By law, the parish churches of the Church of England could impose an annual levy on the inhabitants of the parish for the recovery of their annual repair costs. Those having to pay would be householders with the house over a certain rateable value. St Martin’s was, and still is, the Parish Church of Birmingham and the levy was determined at the St Martin’s Annual Vestry Meeting.
This meeting was usually held on Easter Tuesday and any inhabitant of the Town could attend. The first item was to elect the churchwardens of St Martin’s for the ensuing year. One churchwarden was chosen by the rector and the other by the inhabitants of the Town, and this was followed by the election of the sidesmen of St Martin’s. After this church business there followed Town business. The people to be involved as Overseers of the Poor and those to look after the Highways were appointed, and this was followed by the determination of the levy for repairs. In 1795 it would be the outgoing churchwardens of St Martin’s and St Philips and the outgoing wardens of the three chapels of ease viz., St Bartholomew’s, St Mary’s and St Paul’s who submitted audited accounts showing their repair costs for the previous year, and it was from these figures that the magnitude of the levy was determined.
The minutes of the Vestry Meetings affecting the Town were written up in the Town Book of St Martin’s, which can be seen in Birmingham Archives and Heritage. At a special meeting held on November 2nd 1795 the following resolution was passed:-
“It appearing that in some instances the expenses incurred at the Warden’s dinner at Easter have been charged to the Public It is resolved that in future no such charges will be allowed, but they must be defrayed by the persons present on such occasions”.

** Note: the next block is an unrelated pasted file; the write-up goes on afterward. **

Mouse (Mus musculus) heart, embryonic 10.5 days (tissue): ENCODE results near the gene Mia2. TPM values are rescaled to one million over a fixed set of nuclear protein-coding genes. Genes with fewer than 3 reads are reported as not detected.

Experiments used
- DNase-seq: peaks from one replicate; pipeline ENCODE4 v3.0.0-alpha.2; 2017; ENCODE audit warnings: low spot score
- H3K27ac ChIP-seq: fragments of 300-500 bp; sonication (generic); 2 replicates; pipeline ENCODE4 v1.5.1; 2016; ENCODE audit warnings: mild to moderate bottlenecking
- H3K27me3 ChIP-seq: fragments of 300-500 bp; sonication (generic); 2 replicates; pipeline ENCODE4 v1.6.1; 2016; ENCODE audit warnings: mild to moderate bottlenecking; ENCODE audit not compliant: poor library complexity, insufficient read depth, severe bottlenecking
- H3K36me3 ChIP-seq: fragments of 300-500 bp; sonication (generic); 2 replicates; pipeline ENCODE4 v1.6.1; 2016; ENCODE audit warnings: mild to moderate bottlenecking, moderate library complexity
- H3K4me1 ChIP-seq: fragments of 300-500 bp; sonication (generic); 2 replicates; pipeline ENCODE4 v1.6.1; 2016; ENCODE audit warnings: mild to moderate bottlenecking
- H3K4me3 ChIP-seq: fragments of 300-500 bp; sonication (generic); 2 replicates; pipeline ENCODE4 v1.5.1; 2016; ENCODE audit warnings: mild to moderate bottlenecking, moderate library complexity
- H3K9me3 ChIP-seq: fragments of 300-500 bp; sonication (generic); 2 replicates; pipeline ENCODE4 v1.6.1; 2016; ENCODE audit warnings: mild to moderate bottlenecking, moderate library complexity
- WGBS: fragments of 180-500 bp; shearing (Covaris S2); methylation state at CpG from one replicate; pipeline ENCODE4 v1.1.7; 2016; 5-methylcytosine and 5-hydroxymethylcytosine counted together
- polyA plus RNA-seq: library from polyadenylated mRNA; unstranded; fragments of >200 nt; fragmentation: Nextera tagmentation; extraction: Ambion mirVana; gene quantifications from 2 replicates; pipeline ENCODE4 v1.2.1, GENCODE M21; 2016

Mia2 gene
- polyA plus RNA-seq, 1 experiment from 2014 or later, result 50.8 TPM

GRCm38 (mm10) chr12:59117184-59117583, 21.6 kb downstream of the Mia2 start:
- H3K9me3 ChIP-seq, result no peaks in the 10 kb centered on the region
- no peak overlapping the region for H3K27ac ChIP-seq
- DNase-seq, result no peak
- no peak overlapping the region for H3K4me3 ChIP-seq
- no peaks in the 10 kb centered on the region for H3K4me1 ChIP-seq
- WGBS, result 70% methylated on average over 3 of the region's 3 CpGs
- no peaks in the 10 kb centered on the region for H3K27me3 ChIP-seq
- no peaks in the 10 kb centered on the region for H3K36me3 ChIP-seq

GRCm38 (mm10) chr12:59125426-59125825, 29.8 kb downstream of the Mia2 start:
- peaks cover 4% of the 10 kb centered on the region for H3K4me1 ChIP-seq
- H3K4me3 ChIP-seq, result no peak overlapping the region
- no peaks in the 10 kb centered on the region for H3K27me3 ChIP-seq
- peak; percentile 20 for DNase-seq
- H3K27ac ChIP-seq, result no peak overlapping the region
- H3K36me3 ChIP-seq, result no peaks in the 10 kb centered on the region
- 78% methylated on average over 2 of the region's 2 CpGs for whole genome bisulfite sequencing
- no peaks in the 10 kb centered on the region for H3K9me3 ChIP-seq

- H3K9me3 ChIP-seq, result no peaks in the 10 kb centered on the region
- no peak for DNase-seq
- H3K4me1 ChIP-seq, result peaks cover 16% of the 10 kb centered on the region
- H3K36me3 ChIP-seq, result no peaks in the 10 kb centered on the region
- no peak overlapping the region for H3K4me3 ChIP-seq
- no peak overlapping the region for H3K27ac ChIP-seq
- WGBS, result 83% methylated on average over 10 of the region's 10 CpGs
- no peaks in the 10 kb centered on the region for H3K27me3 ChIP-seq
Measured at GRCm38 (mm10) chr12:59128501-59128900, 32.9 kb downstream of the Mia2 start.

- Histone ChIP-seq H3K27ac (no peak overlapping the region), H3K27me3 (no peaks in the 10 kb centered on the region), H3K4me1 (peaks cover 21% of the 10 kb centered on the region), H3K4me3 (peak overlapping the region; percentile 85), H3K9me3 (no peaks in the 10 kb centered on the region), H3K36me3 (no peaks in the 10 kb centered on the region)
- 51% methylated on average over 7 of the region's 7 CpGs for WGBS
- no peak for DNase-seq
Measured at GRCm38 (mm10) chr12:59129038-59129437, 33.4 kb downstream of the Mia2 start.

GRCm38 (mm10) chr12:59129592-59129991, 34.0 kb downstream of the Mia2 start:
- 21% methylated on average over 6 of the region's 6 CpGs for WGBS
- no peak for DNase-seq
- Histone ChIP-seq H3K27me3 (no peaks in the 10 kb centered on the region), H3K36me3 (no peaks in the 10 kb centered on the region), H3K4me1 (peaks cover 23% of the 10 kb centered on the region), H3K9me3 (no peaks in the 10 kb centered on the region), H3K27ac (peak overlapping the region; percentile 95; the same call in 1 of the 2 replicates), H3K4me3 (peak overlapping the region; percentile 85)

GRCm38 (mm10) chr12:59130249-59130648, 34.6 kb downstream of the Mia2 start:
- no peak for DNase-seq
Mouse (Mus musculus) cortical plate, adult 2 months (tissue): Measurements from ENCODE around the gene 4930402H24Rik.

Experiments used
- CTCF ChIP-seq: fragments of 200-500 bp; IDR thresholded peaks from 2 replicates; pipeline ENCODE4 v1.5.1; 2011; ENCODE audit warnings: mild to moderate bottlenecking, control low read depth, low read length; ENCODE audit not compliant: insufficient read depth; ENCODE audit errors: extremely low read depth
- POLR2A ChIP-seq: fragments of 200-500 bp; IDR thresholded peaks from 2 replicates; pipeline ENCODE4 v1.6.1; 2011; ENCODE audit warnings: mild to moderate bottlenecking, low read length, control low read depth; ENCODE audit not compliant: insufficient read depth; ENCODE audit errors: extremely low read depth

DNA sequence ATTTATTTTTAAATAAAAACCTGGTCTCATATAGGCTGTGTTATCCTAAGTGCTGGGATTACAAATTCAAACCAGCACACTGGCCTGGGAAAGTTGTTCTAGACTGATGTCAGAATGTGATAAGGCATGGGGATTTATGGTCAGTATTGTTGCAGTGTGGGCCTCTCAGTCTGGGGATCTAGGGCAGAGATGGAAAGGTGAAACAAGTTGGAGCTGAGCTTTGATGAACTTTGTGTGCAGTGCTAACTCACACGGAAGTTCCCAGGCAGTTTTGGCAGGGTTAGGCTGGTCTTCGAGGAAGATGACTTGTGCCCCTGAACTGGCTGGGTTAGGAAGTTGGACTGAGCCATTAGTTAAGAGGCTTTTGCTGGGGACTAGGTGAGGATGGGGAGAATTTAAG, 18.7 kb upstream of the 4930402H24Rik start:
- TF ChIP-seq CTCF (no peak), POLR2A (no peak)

Evidently the Churchwardens had a dinner coinciding with the Annual Vestry Meeting and they charged their expenses to the Levy. The dinner would probably begin at 2.00pm, but if it was anything like the Lunar Society it would stretch into the evening, in which case it could be said that they really did have a night out on the Town!
But that was not all. Another resolution revealed some curious goings on at St Paul’s Chapel. The resolution stated that:-
“Whereas it has been the practice at St Paul’s Chapel for the wardens to give certain sums of money to the Minister instead of the surplus of sacramental wine and which sums of money have been charged to the Town, it is the opinion of this meeting and therefore resolved that the said practice shall be absolutely totally and immediately discontinued”.
This was a very strong condemnation indeed of the behaviour at St Paul’s, where the minister was the Rev’d T W Young. The Sacrament of the Lord’s Supper took place at Christmas, Easter and Whitsunday and the fourth Sunday of the month immediately after Divine Service in the morning. It seems as though it was normal for any surplus wine to be given to the minister after the service. Perhaps the Revd Young did not like the wine, so the wardens gave him cash in lieu and then charged it to repairs. Do this 15 times a year and perhaps it was a significant sum being charged to the Town. The wardens were certainly out of order to class such payments as repairs, and were told so in no uncertain manner.
There is no mention in the record of St Paul’s Vestry Minutes of any resignations. As for the minister, his benefice was what was called a perpetual curacy, and with that not even the bishop could sack him. As for the reaction in the Town, it would need a search of Aris’s Gazette to determine if it could be called an expenses scandal!